As a consequence of the Federal Reserve (Fed) providing very cheap financing, many US companies have substantially increased their balance sheets and are now much more indebted than in previous cycles. This is another area where Pizem sees liquidity risks brewing.

‘This is a situation that could be problematic when, and if, we go into a recession, especially as there is a lot of refinancing that needs to be done in the next three years.’

Consequently, AXA IM’s multi-asset team are particularly careful in the crossover credit space – i.e. bonds that have a slightly higher yield than the overall investment grade space with slightly better credit rating than the broader high yield market.

Post crisis investors flocked to this area of the bond market as it was seen as a relative safe haven with attractive yields just a notch below investment grade in the credit spectrum.

‘Triple-B investment grade bonds are now at an all-time high in terms of the volume that they represent. However, there isn’t the liquidity there used to be in the market, so as we go down into the last phase of the cycle that might be a problem,’ explains Pizem.

Meanwhile, across the globe in emerging markets a sharp correction has already taken place, here Pizem and his team are gradually increasing their exposure across both bonds and equities to take advantage of attractive valuations.

‘Emerging markets are priced for a full recession in 2019. But if the dollar – and that’s the key – stabilises or weakens, there is a high probability that we’ll have an upward movement in emerging markets.’

The rise of populism

In January 2019, Brazil presented an opportunity when President Jair Bolsonaro took office. While headlines have focused on his populist leanings, Pizem and his team are encouraged that Bolsonaro has brought a good economic team with him.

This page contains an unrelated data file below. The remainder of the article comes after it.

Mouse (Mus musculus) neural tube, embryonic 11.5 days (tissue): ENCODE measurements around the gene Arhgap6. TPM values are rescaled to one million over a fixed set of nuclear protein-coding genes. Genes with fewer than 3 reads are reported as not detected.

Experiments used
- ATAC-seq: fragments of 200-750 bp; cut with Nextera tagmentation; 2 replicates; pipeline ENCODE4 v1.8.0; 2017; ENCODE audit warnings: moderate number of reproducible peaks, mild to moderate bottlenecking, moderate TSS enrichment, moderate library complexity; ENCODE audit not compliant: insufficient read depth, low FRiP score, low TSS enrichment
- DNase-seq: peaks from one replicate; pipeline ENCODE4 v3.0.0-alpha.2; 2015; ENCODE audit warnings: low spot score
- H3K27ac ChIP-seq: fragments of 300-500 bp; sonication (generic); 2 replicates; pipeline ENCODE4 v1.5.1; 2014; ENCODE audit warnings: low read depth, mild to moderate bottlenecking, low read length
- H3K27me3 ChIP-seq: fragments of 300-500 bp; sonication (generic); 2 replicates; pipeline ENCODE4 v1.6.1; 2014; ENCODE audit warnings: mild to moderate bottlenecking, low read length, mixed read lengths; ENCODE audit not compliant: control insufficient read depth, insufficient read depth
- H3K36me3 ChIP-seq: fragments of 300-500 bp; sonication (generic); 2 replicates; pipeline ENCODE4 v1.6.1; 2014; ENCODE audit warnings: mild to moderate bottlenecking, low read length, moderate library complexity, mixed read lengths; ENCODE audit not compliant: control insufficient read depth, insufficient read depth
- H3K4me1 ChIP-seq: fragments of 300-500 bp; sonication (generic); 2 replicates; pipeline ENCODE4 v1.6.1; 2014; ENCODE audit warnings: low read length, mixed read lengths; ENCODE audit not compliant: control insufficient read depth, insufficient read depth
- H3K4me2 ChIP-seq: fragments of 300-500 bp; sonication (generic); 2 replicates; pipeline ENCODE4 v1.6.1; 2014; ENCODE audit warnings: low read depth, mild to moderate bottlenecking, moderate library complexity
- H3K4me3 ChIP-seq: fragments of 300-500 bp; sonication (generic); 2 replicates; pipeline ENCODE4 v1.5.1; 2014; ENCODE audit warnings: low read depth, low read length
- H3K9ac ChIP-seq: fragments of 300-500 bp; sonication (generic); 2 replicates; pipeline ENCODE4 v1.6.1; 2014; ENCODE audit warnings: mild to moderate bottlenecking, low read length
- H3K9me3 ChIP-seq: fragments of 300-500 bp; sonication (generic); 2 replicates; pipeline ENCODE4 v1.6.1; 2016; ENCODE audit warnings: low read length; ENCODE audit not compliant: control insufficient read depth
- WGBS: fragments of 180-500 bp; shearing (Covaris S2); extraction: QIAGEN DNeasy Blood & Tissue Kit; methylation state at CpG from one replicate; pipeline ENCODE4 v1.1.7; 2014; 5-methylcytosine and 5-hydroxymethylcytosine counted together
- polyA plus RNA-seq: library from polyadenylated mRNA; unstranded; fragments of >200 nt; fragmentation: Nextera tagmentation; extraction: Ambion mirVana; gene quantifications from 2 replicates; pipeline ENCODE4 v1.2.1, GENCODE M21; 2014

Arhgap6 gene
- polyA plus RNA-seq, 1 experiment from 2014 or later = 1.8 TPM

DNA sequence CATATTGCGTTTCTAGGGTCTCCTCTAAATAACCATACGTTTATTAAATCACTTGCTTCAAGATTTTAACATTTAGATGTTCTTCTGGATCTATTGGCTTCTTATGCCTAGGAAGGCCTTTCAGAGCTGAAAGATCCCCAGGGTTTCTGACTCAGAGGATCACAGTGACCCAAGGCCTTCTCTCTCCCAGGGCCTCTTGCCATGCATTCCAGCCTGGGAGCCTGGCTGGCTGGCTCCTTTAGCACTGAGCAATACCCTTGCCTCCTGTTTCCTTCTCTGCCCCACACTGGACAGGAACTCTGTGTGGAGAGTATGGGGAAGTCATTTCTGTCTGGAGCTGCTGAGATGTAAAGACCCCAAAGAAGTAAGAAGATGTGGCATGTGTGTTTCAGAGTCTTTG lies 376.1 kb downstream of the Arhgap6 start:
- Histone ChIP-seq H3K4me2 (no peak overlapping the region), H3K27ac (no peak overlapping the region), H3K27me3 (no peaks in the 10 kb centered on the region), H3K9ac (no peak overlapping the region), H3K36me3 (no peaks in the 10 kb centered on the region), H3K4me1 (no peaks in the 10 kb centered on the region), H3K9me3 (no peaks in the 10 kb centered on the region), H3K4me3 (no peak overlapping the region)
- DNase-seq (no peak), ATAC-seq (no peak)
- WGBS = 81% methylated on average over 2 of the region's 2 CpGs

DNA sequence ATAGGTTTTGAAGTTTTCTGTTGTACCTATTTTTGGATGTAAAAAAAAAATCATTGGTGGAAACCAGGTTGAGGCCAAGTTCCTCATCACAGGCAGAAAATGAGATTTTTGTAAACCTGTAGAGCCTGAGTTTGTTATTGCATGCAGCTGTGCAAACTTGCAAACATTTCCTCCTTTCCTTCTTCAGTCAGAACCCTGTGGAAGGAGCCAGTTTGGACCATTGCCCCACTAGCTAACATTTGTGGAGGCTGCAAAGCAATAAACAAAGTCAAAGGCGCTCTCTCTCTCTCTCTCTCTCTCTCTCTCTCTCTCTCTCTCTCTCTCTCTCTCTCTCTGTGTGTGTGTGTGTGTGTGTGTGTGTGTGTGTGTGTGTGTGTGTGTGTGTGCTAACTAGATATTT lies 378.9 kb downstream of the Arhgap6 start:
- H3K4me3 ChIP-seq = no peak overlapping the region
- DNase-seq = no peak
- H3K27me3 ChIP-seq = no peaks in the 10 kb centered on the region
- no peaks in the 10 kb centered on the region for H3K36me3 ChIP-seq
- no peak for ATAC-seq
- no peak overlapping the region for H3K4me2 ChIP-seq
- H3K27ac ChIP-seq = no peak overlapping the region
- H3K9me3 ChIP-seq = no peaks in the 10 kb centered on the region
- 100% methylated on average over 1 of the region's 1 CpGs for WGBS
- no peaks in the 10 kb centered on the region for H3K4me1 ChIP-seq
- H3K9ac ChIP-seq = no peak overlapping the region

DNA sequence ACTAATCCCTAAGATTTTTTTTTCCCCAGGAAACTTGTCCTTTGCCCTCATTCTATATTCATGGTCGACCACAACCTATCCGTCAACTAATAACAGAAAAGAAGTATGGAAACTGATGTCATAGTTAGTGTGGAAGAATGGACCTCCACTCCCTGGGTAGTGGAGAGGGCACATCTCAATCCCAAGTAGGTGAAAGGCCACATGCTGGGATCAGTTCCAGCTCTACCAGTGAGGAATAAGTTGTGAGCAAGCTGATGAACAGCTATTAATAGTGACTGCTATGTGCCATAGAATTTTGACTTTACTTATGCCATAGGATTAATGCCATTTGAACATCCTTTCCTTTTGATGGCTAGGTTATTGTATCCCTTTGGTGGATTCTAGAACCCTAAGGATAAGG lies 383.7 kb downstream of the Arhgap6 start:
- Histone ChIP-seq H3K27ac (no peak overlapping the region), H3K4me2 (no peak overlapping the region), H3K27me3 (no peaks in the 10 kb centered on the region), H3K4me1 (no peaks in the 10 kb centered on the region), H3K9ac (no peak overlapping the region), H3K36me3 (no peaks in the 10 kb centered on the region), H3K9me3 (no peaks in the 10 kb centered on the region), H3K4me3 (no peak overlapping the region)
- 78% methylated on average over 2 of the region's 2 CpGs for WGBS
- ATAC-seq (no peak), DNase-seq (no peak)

‘They have strong backgrounds, so we are counting on them to propose some solid economic policies,’ he said.

Populism has been a running theme in recent years. Brexit and the election of Donald Trump in the US has provided legitimacy to the movement in Western democracies, and it’s a theme Pizem believes will shape markets for some time to come.

‘The emergence of populism is a big difference between this and previous cycles, especially now it’s a worldwide phenomenon.’

He argues that while we have experienced pockets of populism it is more widespread today and more clearly identified as a threat.

As their intention is to appease voters, populist policies tend to be short-termist. The clearest example being the US increasing its already large deficit when the economy is at full employment and doesn’t need it.

‘We now have de-globalisation coming in. Trade issues and increases in tariffs – the old recipes that we all know are to the detriment of long-term growth – are returning.’

Populism, Pizem says, is helping to create much more volatility and increasing the potential for a downward correction in markets.

To respond to this, the AXA IM multi asset team continually test their convictions with data and regularly review their scenarios with in-house economists and external experts to ensure they assess where we stand in the cycle.

‘Only once we have a firm view on this, can we ensure our asset allocation is optimal for the environment’ concludes Pizem.